Books by Michelle, available at Amazon

Michelle Snyder, Symbologist, FaceBook
Michelle Paula Snyder, Author, FaceBook

Monday, December 15, 2014

Hey there, fellow insomniacs. Just wanted to let you know that you might enjoy my interview early Wednesday morning 12/16  (2 til 4 am) about witchcraft in the modern era and how to use your own magickal power––and the Law of Attraction––to create the life you truly desire. Lots of interesting stuff here...hope you can make it.

Listen live:

If you happen to be blissfully asleep at that time, you can still connect:  FREE download via iTunes 1 week of Air Date

Wednesday, March 17, 2010

Can Dreams Diagnose Health Problems?

About 2,400 years ago, the ancient Greek physician Hippocrates, who’s sometimes called the Father of Medicine, postulated that the body was able to sense the coming of disease before said disease took hold and impaired the body. Often the dreamer received a warning regarding the illness––in a dream. According to Hippocrates, who also knew a fair amount of astrology (like all learned people of the time) the appearance of the sun, moon, or stars in a person’s dream symbolized his or her physical state. If the stars in the dream glowed brightly, said Hippocrates, the body was in good shape and functioning as it should. However, if the stars seemed dull––or if a cosmic disaster of some sort occurred in the dream––it meant a disease was developing in the body.

Holistic medicine proposes a body/mind/spirit link––the three levels of being cannot be separated. Even allopathic medicine now recognizes that the mind and emotions  influence physical conditions. Before an ailment, whether it’s a common cold or cancer, manifests physically it may have existed in a nonphysical form for quite a long time. If we accept a body/mind/spirit connection, it’s seems reasonable that in the dream state we might get clued into something that’s gone amiss, long before the information filters down into our waking lives.

 Signs and symbols in your dreams may warn of potential health problems, although those warnings are likely to be cloaked in symbolism. Here’s an example. During a very busy period in my life, I dreamed I was driving dangerously fast and wrecked my car. Cars, in dreams, often represent the physical body and your direction in life. My dream was warning me that if I didn’t stop pushing myself so hard I could damage my health.

Sometimes our dreams suggest cures when we’re ill or offer advice about how we can heal ourselves physically and emotionally. Dreams connect us with a level of awareness some people call the Akasic Records, a cosmic data bank that holds all the knowledge that has ever existed. The great psychic Edgar Cayce never studied medicine, yet by tapping into the Akasic Records in his dreams, he discovered remedies that helped thousands of people.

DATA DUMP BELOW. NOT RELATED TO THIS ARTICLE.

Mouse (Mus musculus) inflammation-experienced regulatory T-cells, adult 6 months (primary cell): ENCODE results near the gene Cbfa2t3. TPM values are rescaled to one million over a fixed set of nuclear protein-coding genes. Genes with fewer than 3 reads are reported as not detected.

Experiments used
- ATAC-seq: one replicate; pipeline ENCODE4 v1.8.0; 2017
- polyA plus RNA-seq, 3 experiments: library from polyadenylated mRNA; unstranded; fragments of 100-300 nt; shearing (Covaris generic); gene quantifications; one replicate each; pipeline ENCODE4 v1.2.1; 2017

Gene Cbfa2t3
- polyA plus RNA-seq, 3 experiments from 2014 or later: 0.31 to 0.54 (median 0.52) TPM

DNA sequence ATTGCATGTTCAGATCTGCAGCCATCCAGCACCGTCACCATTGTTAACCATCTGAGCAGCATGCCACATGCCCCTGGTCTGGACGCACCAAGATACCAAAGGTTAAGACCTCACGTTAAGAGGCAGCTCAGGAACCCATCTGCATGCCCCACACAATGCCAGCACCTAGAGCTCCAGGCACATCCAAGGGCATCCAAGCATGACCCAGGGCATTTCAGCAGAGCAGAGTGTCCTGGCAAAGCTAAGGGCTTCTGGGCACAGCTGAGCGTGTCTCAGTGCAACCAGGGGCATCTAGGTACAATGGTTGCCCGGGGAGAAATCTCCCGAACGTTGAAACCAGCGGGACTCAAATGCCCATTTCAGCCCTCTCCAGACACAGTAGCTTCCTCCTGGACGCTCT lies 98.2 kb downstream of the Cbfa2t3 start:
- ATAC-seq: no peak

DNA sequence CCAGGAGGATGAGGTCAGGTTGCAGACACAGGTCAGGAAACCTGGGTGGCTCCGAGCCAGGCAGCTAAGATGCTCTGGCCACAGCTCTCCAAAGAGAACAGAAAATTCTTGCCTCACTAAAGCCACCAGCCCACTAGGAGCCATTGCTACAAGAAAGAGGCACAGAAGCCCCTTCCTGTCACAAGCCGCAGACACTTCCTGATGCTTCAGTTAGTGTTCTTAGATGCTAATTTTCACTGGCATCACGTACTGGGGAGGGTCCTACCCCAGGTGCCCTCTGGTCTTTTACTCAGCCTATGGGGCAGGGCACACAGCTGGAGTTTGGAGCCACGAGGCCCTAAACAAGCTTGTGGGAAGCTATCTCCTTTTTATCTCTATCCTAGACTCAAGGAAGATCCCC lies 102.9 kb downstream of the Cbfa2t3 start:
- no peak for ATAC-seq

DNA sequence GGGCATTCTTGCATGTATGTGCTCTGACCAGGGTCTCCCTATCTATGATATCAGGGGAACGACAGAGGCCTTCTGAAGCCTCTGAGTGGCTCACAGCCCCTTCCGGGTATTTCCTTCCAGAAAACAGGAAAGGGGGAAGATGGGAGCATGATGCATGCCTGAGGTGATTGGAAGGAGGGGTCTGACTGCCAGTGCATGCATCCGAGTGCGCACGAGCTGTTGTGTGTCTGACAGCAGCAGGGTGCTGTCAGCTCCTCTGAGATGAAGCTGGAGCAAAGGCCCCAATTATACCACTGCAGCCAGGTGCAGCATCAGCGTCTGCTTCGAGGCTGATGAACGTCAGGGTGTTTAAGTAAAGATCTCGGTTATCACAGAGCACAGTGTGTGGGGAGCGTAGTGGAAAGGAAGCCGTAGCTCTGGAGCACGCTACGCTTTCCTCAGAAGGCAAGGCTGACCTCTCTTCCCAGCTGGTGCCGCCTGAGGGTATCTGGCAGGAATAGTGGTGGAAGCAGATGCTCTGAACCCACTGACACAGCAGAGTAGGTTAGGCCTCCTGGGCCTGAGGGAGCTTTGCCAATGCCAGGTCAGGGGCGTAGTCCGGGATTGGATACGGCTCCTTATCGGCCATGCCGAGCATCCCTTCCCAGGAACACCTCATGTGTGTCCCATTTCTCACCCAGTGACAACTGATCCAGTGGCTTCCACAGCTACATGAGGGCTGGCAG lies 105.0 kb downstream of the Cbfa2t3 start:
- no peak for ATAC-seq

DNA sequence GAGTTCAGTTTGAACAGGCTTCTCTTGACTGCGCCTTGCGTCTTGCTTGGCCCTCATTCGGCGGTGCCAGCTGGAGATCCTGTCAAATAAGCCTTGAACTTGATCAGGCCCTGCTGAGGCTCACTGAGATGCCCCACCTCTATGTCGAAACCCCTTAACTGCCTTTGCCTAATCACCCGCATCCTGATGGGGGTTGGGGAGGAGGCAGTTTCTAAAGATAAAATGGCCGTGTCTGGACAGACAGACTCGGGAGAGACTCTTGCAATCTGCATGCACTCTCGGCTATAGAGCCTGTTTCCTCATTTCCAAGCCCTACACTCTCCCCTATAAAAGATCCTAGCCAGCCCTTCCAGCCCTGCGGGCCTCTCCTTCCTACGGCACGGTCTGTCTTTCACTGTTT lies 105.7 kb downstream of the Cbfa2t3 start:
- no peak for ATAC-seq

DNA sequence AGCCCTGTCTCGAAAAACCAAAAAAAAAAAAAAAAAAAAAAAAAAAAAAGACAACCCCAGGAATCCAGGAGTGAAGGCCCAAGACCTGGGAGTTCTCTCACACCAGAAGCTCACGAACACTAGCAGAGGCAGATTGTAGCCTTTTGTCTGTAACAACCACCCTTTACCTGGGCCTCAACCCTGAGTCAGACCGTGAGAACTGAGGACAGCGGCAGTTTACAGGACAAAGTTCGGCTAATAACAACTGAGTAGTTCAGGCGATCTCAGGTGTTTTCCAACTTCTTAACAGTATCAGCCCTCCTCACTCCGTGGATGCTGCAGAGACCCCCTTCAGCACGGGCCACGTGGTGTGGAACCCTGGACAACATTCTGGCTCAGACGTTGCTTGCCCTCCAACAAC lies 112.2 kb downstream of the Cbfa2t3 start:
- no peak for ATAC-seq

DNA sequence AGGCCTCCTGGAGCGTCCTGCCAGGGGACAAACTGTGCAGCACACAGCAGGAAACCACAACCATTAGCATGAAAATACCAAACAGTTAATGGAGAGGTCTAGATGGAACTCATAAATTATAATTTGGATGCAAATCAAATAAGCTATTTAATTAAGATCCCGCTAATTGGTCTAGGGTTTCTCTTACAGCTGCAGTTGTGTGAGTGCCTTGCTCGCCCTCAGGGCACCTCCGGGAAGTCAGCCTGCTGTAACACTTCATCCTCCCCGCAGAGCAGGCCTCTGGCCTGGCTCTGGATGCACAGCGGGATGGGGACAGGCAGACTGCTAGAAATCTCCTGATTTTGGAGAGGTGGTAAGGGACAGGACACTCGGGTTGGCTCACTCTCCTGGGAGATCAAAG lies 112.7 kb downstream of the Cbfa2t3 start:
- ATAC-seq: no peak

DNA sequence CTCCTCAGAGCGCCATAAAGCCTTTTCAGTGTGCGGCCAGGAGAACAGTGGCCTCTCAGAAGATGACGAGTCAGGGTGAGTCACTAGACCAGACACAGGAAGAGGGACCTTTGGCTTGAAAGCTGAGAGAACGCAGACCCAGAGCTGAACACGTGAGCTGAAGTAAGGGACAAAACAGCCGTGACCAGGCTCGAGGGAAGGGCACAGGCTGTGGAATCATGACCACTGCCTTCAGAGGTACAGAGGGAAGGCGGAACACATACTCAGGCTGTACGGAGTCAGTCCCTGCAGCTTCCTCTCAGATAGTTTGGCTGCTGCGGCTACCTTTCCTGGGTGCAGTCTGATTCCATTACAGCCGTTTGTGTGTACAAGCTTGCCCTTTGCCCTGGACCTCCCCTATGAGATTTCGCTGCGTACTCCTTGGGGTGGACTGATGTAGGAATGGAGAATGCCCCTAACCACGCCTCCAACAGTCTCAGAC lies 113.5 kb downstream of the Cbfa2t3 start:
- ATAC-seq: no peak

Sometimes our dreams illuminate health problems that could develop if we don’t take corrective action. Dreams also may tell us that a treatment we’re undergoing is right or wrong for us. A colleague of mine once dreamed she stopped her car at a gas station. Instead of pumping gasoline into her tank, the attendant used a hose-like apparatus to suck out decaying matter that was clogging up her car. At the time she was undergoing a healthful, cleansing program and her dream told her that the process was working.

If you want your dreams to give you advice about a health situation, ask for insights before falling asleep. Record your dreams and keep a log of dream symbols, as Hippocrates did, to understand how your subconscious speaks to you. What do your dreams tell you about your health? Have you gotten advice in your dreams that you’ve applied to your own health situations? Have your dreams helped you to avert physical disease, or perhaps nip it in the bud?

Friday, March 12, 2010

Spiritual Hives

In one of my first posts I admitted to an obsession with searching for the next big thing. I’m convinced that once I find the thing my life will change so profoundly that it will redefine my very existence. A new king-sized mattress came close. Bio-identical hormones came closer. But there’s always an intangible something still missing that I can’t quite put my finger on …. so, I keep looking.

For way too many years I’ve been addicted to anything and everything self-help. A definite off-shoot of the thing. With unwavering certainty, I know that the next book, the next tape series, the next DVD, the next Omega workshop or Brother Dyer live appearance – will be the thing that finally leads to my personal satori. Even my blog partner, Skye, half-jokingly talks about the need for an intervention and 12-step program. Hmmmm.